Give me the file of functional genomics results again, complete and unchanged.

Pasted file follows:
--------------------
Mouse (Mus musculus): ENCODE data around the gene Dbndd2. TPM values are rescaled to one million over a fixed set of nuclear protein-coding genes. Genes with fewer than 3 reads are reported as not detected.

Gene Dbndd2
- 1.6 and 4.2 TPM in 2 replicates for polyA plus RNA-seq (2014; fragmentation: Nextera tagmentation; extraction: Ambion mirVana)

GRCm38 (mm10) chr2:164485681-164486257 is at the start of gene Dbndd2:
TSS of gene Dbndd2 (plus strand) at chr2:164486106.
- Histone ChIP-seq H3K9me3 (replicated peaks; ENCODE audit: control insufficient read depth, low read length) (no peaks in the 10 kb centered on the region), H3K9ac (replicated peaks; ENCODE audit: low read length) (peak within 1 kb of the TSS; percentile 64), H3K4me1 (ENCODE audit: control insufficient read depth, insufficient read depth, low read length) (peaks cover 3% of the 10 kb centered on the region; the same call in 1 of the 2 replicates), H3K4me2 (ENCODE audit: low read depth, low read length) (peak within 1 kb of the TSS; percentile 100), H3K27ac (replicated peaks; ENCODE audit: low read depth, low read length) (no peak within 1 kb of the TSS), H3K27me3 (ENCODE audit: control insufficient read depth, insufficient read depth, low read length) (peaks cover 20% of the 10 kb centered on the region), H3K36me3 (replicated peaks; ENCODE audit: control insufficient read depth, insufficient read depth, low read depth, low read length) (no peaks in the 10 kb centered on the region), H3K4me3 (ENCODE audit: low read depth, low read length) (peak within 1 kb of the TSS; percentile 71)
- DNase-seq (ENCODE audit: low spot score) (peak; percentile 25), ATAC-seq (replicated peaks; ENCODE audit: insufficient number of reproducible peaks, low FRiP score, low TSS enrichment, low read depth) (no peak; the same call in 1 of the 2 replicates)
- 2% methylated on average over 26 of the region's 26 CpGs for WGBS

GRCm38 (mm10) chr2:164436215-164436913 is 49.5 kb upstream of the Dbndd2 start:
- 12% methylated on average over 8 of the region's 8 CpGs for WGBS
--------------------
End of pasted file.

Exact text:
Mouse (Mus musculus): ENCODE data around the gene Dbndd2. TPM values are rescaled to one million over a fixed set of nuclear protein-coding genes. Genes with fewer than 3 reads are reported as not detected.

Gene Dbndd2
- 1.6 and 4.2 TPM in 2 replicates for polyA plus RNA-seq (2014; fragmentation: Nextera tagmentation; extraction: Ambion mirVana)

GRCm38 (mm10) chr2:164485681-164486257 is at the start of gene Dbndd2:
TSS of gene Dbndd2 (plus strand) at chr2:164486106.
- Histone ChIP-seq H3K9me3 (replicated peaks; ENCODE audit: control insufficient read depth, low read length) (no peaks in the 10 kb centered on the region), H3K9ac (replicated peaks; ENCODE audit: low read length) (peak within 1 kb of the TSS; percentile 64), H3K4me1 (ENCODE audit: control insufficient read depth, insufficient read depth, low read length) (peaks cover 3% of the 10 kb centered on the region; the same call in 1 of the 2 replicates), H3K4me2 (ENCODE audit: low read depth, low read length) (peak within 1 kb of the TSS; percentile 100), H3K27ac (replicated peaks; ENCODE audit: low read depth, low read length) (no peak within 1 kb of the TSS), H3K27me3 (ENCODE audit: control insufficient read depth, insufficient read depth, low read length) (peaks cover 20% of the 10 kb centered on the region), H3K36me3 (replicated peaks; ENCODE audit: control insufficient read depth, insufficient read depth, low read depth, low read length) (no peaks in the 10 kb centered on the region), H3K4me3 (ENCODE audit: low read depth, low read length) (peak within 1 kb of the TSS; percentile 71)
- DNase-seq (ENCODE audit: low spot score) (peak; percentile 25), ATAC-seq (replicated peaks; ENCODE audit: insufficient number of reproducible peaks, low FRiP score, low TSS enrichment, low read depth) (no peak; the same call in 1 of the 2 replicates)
- 2% methylated on average over 26 of the region's 26 CpGs for WGBS

GRCm38 (mm10) chr2:164436215-164436913 is 49.5 kb upstream of the Dbndd2 start:
- 12% methylated on average over 8 of the region's 8 CpGs for WGBS